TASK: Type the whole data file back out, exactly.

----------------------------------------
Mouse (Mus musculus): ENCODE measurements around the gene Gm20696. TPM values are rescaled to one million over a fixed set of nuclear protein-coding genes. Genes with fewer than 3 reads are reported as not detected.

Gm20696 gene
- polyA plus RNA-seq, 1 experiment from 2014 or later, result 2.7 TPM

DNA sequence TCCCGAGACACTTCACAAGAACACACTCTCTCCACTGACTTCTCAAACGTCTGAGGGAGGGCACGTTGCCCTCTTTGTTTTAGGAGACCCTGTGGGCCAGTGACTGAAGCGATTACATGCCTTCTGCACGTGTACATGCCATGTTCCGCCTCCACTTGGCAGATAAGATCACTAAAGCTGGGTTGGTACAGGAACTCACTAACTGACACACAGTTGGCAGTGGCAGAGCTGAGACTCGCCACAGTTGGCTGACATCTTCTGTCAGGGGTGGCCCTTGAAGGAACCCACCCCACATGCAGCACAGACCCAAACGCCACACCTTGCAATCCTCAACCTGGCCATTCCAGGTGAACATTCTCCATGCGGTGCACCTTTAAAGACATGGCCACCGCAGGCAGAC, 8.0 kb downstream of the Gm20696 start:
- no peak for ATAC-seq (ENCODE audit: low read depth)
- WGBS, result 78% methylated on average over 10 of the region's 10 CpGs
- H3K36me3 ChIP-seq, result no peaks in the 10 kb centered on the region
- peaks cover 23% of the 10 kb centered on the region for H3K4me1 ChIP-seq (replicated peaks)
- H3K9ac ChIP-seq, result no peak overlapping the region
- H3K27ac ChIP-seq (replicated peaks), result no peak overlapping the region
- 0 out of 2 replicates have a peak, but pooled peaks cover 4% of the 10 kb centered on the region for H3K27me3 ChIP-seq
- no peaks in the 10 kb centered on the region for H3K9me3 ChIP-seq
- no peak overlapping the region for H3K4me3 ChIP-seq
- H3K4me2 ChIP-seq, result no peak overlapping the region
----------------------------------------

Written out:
Mouse (Mus musculus): ENCODE measurements around the gene Gm20696. TPM values are rescaled to one million over a fixed set of nuclear protein-coding genes. Genes with fewer than 3 reads are reported as not detected.

Gm20696 gene
- polyA plus RNA-seq, 1 experiment from 2014 or later, result 2.7 TPM

DNA sequence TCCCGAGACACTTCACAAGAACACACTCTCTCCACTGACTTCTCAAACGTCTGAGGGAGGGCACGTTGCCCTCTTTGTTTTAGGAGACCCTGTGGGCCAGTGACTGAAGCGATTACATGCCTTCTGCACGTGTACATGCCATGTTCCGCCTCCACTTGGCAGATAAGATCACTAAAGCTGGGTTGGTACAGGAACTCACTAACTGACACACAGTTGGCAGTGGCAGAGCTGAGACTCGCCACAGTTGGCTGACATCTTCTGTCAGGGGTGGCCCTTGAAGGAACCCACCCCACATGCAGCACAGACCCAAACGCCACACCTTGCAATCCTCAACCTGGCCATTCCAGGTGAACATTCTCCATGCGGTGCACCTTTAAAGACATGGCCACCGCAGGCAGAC, 8.0 kb downstream of the Gm20696 start:
- no peak for ATAC-seq (ENCODE audit: low read depth)
- WGBS, result 78% methylated on average over 10 of the region's 10 CpGs
- H3K36me3 ChIP-seq, result no peaks in the 10 kb centered on the region
- peaks cover 23% of the 10 kb centered on the region for H3K4me1 ChIP-seq (replicated peaks)
- H3K9ac ChIP-seq, result no peak overlapping the region
- H3K27ac ChIP-seq (replicated peaks), result no peak overlapping the region
- 0 out of 2 replicates have a peak, but pooled peaks cover 4% of the 10 kb centered on the region for H3K27me3 ChIP-seq
- no peaks in the 10 kb centered on the region for H3K9me3 ChIP-seq
- no peak overlapping the region for H3K4me3 ChIP-seq
- H3K4me2 ChIP-seq, result no peak overlapping the region